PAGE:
Hong Kong’s Retail Tetris
I see Hong Kong as a model of smart growth management and land use planning. It’s a city were policy dictates that development must concentrate on only 25% of the land area, with the remaining 75% preserved as open space. This policy ensures that the region’s lush green spaces remain intact. It also maintains scarcity and high land values in developable areas. This is crucial to the local government because its primary source of income is land leasing.
Looking at development in Hong Kong through Western eyes, I noticed another impact of the city’s tightly concentrated density: the compact clustering of residential and working populations supports a diverse, competitive, and often ingenious retail community.
My first up-close encounter with the retail streetscape occurred in Tsim Sha Tsui, an upscale neighborhood on the Kowloon side of Victoria Harbor (map). What struck me most was the extreme permeability at the pedestrian level. Few storefronts at the ground floor, save a handful of banks and higher-end boutiques, have full walls. Separated from the sidewalk by only a few inches of floor height, merchants do business in cheerful cubicle-sized spaces under fluorescent lights while people flow past, around, in and out.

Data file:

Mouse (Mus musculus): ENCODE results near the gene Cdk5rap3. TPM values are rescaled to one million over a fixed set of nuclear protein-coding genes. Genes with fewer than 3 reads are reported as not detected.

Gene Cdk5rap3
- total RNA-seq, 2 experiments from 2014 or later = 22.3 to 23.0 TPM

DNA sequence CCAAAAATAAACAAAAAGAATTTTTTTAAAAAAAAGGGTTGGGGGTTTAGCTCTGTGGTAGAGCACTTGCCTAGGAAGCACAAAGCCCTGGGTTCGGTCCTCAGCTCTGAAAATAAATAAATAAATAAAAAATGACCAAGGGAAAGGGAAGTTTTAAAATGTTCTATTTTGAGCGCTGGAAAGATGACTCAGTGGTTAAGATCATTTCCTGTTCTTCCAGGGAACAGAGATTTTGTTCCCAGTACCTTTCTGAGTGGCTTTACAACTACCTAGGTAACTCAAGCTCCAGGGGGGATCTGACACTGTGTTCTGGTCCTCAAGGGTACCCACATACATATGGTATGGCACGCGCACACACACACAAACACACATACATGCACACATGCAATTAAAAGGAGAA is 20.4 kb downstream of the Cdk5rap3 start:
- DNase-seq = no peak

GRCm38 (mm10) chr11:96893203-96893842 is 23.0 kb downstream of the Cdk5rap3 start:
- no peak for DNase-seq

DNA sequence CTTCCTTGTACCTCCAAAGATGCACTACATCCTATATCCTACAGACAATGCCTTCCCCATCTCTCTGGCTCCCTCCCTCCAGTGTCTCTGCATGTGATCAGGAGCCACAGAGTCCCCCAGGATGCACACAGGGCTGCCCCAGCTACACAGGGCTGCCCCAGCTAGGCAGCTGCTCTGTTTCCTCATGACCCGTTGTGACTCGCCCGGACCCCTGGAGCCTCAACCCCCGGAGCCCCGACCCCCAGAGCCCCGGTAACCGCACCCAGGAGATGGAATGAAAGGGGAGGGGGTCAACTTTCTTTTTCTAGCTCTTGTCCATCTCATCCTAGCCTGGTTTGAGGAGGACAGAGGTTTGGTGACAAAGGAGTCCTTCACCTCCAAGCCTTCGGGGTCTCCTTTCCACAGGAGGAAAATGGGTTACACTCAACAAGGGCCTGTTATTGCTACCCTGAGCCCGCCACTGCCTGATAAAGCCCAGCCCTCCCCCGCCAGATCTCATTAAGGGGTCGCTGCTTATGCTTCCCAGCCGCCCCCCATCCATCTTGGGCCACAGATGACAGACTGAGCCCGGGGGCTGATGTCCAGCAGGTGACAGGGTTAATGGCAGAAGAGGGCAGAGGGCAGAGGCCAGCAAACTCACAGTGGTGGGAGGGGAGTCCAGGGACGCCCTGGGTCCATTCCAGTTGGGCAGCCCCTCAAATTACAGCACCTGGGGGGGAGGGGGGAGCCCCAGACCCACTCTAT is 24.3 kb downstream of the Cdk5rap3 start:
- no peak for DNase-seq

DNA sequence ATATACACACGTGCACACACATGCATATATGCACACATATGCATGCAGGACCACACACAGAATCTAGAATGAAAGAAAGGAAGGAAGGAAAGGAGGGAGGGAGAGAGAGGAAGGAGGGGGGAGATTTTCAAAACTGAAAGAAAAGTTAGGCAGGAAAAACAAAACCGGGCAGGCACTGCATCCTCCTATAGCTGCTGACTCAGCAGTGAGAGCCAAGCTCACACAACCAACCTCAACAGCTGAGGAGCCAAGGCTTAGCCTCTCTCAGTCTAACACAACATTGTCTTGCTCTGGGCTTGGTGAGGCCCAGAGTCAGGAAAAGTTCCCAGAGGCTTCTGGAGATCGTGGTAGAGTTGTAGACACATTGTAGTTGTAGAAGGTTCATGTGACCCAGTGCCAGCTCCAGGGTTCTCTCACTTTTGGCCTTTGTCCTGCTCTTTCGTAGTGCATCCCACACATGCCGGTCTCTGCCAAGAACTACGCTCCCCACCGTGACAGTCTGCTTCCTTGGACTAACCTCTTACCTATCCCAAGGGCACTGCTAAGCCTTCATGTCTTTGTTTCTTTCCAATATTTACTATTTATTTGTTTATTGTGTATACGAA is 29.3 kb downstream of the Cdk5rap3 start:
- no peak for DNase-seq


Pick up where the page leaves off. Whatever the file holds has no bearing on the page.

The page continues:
Tsim Sha Tsui streetscape, Kowloon.
Photo: A-P Hurd.
Not a centimeter of space is wasted; even alleys between buildings, like the one crammed with blooms and forming a haphazard flower shop, are put to use. (I assume the florists were paying some rent for this semi-sheltered space.) Brimming with merchandise of all types, size and quality — from luxury handbags to consumer electronics to pungent dried squid snacks — most shops take full advantage of their tiny spaces with meticulous organization and splashy merchandising. The stalls of retail, though housed within bulky permanent structures, are reminiscent of a farmers’ market because of their diversity, size and fluid approachability.
Further contributing to the flows of foot traffic to and from the right-of-way, escalators carry passengers to unseen destinations above- and below-grade; elevator lobbies and reception desks are open to the street. Even at 10 p.m., the line between public and private space is an utter blur.
On Hong Kong Island, outdoor vending markets are a common sight, bringing coziness and interest to the street. Permeable ground-floor storefronts are not only stuffed with merchandise, they often double as workshops for entrepreneurial, space-constrained shopkeepers.